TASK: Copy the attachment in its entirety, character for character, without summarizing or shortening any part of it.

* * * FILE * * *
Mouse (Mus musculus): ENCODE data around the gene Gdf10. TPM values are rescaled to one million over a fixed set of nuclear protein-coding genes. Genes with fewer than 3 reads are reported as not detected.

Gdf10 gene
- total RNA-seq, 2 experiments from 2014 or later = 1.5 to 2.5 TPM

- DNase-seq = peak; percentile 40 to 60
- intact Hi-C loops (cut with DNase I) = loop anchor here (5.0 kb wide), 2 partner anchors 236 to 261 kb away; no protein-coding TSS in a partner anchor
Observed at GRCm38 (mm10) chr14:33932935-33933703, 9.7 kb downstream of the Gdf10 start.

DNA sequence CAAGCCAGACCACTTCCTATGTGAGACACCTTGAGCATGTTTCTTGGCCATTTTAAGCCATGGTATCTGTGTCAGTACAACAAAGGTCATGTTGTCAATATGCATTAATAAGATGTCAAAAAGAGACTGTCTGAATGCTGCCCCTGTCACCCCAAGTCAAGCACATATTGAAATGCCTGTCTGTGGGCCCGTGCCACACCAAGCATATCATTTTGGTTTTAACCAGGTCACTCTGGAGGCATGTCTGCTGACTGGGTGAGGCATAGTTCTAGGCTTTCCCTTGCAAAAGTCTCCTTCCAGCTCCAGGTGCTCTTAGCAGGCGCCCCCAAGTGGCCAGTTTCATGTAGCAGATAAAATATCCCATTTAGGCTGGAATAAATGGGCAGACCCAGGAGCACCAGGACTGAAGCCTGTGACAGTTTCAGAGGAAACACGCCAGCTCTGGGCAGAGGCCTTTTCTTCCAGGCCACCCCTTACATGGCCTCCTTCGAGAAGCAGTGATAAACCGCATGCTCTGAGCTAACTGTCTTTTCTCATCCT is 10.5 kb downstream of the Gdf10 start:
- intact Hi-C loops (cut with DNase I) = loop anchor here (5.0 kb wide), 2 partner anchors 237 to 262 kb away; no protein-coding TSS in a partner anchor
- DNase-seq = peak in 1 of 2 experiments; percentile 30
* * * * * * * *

Mouse (Mus musculus): ENCODE data around the gene Gdf10. TPM values are rescaled to one million over a fixed set of nuclear protein-coding genes. Genes with fewer than 3 reads are reported as not detected.

Gdf10 gene
- total RNA-seq, 2 experiments from 2014 or later = 1.5 to 2.5 TPM

- DNase-seq = peak; percentile 40 to 60
- intact Hi-C loops (cut with DNase I) = loop anchor here (5.0 kb wide), 2 partner anchors 236 to 261 kb away; no protein-coding TSS in a partner anchor
Observed at GRCm38 (mm10) chr14:33932935-33933703, 9.7 kb downstream of the Gdf10 start.

DNA sequence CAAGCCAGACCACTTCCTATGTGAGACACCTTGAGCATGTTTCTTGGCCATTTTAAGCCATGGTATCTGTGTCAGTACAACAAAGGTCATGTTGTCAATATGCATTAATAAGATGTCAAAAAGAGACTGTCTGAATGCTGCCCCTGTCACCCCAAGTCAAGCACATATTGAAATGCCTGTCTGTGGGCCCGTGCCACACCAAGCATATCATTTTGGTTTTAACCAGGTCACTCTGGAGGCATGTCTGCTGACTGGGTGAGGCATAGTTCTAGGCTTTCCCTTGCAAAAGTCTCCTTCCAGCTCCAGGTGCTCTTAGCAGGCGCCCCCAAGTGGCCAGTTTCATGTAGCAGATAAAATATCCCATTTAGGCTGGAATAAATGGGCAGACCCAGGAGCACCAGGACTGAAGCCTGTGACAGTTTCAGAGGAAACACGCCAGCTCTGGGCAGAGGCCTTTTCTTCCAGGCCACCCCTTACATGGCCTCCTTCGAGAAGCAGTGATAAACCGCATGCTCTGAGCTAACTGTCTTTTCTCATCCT is 10.5 kb downstream of the Gdf10 start:
- intact Hi-C loops (cut with DNase I) = loop anchor here (5.0 kb wide), 2 partner anchors 237 to 262 kb away; no protein-coding TSS in a partner anchor
- DNase-seq = peak in 1 of 2 experiments; percentile 30